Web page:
What are condylomas?

Genital warts are flesh-colored or gray growths that appear in the genital area or in the area around the anus in both men and women. These growths are sometimes called condyloma acuminata or also venereal warts. And are the most common STDs caused by viruses. Condylomas are caused by the human papilloma virus /HPV/.

Condylomas can appear at any age. But most affected are aged 17-33. Venereal warts are highly contagious. There is a very high risk of developing an infection from a single sexual contact with someone who has genital warts.

In children under 3 years of age, condylomas are believed to have appeared as a result of infection with the causative virus through direct contact with the warts without sexual contact. However, the presence of venereal warts in children should raise the suspicion of committed sexual violence.

About 20% of people with warts also have other sexually transmitted diseases.

What are the symptoms?

Although warts are painless, they can be annoying because of their location, size, or the itching they cause. Their size varies from less than 1 millimeter to several square centimeters when several condylomas join each other.

Affected men and women often complain of painless bumps, itching, and discharge. In rare cases, bleeding or obstruction of the urinary tract may occur when the wart appears in the urethral opening – the opening through which urine leaves the body. It is possible that the affected person has a history of previous or current other sexually transmitted diseases.

Specific signs

In men:

Condylomas can appear in the urethra, penis, scrotum and rectal area. Warts are soft, raised tissue that can be smooth on the penis or very rough bumps /anal warts/. In other cases, condylomas appear as pearly, cauliflower-like formations with a slightly darker surface.

Most lesions are skin bumps, but some may be flat with only a slight elevation of the surface of the surrounding skin. Sometimes the lesions can be hidden by hair growth or on the inside of the foreskin in uncircumcised men.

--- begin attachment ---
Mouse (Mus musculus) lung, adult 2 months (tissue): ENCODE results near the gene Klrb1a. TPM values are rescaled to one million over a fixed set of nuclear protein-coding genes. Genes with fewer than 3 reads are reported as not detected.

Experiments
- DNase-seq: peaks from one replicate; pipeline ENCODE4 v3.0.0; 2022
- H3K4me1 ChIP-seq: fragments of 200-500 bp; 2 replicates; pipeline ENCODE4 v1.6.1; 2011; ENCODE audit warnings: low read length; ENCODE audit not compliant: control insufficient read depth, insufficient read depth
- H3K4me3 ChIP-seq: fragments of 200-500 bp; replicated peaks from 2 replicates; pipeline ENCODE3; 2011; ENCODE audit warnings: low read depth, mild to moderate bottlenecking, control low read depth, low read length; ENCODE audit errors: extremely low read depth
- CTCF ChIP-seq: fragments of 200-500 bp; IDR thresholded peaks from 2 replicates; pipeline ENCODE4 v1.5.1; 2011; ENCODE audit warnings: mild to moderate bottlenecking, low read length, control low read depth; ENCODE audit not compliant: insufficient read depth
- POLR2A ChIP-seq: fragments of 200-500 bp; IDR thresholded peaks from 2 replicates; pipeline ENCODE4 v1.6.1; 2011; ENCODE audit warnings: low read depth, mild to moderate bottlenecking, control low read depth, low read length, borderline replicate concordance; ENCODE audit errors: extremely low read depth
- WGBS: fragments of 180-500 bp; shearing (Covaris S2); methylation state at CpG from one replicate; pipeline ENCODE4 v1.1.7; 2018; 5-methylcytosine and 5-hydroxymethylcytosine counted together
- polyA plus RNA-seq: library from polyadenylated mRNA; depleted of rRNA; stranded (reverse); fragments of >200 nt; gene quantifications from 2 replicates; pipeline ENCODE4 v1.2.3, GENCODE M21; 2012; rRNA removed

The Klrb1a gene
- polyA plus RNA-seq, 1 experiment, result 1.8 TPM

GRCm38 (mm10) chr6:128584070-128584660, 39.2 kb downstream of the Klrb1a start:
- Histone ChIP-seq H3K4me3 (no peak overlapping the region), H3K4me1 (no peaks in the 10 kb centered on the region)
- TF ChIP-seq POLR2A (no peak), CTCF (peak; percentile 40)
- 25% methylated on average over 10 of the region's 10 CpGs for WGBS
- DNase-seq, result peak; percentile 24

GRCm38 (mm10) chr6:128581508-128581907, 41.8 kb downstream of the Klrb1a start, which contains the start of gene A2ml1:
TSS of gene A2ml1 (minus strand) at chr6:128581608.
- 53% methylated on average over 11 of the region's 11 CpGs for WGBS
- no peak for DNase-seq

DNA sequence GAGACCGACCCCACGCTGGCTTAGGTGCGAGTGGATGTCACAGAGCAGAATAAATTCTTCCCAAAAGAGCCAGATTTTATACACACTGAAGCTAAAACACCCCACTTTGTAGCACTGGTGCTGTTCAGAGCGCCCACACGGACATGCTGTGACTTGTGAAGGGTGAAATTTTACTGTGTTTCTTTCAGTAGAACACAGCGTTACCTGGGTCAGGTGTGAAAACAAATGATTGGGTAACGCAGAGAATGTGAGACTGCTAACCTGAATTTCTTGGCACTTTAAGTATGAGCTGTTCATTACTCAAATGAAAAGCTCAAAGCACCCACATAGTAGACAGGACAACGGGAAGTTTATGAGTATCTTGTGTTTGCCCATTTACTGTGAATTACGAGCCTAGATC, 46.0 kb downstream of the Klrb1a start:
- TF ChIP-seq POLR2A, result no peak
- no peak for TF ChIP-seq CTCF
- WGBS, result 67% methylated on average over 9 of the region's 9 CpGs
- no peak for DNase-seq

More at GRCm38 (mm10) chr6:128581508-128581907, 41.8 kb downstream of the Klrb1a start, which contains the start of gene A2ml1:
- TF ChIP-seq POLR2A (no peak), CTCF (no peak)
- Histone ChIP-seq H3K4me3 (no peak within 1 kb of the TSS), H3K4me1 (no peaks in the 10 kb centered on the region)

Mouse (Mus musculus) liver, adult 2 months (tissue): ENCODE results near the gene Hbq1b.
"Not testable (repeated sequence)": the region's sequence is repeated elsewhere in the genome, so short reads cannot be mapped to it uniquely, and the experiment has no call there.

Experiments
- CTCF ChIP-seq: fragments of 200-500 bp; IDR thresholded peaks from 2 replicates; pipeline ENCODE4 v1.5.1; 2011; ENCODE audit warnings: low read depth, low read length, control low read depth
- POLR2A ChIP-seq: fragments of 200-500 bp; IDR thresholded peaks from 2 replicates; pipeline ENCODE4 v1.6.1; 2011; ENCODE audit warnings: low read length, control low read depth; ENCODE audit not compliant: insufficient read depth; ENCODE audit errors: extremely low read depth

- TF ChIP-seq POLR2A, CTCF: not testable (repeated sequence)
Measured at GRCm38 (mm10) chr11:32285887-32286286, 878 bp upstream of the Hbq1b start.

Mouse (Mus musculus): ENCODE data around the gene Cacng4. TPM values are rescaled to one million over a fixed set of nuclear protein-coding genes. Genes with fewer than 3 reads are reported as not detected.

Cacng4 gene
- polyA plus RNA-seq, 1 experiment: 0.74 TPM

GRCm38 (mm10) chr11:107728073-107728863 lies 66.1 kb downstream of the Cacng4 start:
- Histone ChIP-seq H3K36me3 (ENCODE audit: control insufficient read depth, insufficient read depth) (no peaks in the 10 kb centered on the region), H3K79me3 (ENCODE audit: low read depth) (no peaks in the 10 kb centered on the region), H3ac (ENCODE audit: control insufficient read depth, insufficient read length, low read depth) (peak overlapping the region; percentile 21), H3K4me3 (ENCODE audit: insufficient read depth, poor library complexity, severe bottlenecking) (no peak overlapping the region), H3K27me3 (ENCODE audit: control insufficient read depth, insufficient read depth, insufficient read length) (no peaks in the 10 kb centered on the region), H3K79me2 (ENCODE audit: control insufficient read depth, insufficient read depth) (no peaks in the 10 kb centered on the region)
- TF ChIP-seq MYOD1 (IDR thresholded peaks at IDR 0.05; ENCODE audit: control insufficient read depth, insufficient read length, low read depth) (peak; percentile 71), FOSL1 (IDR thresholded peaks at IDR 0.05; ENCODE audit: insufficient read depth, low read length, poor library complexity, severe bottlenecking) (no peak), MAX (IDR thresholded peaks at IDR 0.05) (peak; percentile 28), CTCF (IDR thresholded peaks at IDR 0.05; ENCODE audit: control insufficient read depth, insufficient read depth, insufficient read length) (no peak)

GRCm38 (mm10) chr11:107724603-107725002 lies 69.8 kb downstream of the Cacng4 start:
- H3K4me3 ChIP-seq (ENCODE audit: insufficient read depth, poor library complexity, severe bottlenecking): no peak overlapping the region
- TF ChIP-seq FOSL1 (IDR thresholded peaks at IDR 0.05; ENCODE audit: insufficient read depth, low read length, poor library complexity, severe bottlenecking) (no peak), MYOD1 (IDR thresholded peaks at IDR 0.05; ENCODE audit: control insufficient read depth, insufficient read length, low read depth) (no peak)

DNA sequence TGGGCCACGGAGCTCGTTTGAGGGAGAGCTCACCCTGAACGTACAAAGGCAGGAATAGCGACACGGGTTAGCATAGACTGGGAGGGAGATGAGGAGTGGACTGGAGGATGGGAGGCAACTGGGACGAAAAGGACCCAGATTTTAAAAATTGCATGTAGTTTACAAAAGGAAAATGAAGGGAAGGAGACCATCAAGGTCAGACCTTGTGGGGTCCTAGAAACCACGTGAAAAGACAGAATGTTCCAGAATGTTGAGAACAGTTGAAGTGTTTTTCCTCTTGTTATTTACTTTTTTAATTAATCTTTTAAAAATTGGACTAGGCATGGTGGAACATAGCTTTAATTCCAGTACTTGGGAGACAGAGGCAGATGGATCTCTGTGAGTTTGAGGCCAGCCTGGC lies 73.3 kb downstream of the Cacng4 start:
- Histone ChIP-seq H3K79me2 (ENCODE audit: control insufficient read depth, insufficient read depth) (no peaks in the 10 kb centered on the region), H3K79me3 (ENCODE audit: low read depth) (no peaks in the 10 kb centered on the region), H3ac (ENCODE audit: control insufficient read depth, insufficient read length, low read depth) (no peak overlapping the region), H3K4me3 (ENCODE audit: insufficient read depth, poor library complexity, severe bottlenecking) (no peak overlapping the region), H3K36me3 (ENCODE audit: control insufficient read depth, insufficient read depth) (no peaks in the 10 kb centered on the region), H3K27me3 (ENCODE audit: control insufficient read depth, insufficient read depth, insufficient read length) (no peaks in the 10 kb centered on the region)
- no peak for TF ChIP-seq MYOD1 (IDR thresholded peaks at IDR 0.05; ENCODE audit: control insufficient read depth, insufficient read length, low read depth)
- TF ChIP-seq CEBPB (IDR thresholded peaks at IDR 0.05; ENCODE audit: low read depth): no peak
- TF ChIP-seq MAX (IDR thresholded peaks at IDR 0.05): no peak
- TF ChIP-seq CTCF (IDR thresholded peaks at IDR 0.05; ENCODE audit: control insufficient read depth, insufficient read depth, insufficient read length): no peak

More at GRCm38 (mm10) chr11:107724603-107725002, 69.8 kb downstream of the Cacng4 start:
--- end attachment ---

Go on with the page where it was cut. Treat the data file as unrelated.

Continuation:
In women:

Venereal warts look about the same as in men and usually appear in the moist area of ​​the labia and vaginal opening. Lesions visible on the external genitalia require a thorough examination of the vaginal canal, cervix and anorectal area, and without such examination are difficult to notice. Most vaginal warts appear asymptomatic. Rarely, women may experience bleeding after intercourse, itching or vaginal discharge.

Treatment of warts

Since venereal warts do not cause any symptoms other than the appearance of annoying skin lesions, treatment options are limited. However, it is important to consider that you have warts and yes:

  • Take the necessary precautions to prevent trauma to the condyloma area because this can lead to bleeding;
  • Be careful not to transmit the viral infection to your sexual partner;< /li>
  • Condylomas themselves are contagious, so avoid touching them. Do not clean or press the warts.

There is no single effective method for removing warts, and in between 10% and 20% of those affected, they disappear on their own within 3 to 4 month.

The most frequently applied method and at the same time an effective method is cryotherapy – procedures in which the warts are frozen with liquid nitrogen.

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